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Use Cases

Guide to Aggregating and Monitoring Kubernetes Logs With Loggly

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Once your applications are running in Kubernetes, how do you know they’re working correctly? A common approach when you’re starting with Kubernetes is to use the kubectl tool. However, you need to have access to the cluster to read logs from containers. Additionally, when you have to read logs from several applications, it’s crucial to have a central place where all logs land. Mainly because by default, when containers terminate, you lose all the logs as well.

In this guide, you’ll learn how logging works in Kubernetes and how you can set up your systems to aggregate logs to SolarWinds® Loggly®. Once logs are there, you can learn more about how your systems behave and monitor their health. You only need to have a Kubernetes cluster as all the scripts I’ll use are on GitHub for your reference.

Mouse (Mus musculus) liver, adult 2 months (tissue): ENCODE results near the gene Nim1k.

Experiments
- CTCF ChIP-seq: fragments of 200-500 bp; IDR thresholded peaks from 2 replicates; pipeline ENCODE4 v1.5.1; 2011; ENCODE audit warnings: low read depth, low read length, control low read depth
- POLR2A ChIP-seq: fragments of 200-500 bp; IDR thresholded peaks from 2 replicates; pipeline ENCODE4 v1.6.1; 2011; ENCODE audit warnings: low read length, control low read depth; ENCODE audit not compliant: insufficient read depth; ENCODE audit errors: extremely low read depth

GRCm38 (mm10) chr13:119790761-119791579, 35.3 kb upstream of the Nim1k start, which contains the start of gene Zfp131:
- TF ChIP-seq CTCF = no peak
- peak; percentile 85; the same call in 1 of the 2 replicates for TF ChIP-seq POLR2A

How Does Logging Work in Kubernetes?

Before I dive in, let me explain briefly how logging works in Kubernetes. For starters, you should instrument your applications so they emit enough logs. These logs are going to be your eyes when your applications run in a live environment. You don’t have to do anything fancy to get started. In Kubernetes, it’s enough if your applications emit logs to the stdout or stderr. In other words, a simple “print” to the console is going to be enough.

But your applications aren’t the only source of logs. Many Kubernetes components emit logs by default, and when you need to investigate problems further, these types of logs become crucial. Without getting into the details of Kubernetes architecture, you can get logs from the control plane and the host running your pods.

Hence, you have three sources for logs: your applications, the control plane, and the hosts. A recommended approach is to have a pod running in each node of the cluster to process logs. In Kubernetes, this is called DaemonSets, which is how Kubernetes guarantees a pod runs in each worker node. Let’s get started with this configuration and deploy a logging agent in a Kubernetes cluster.

Configuring Loggly in Kubernetes

To follow this guide, you need to first complete the following tasks:

Create a Kubernetes cluster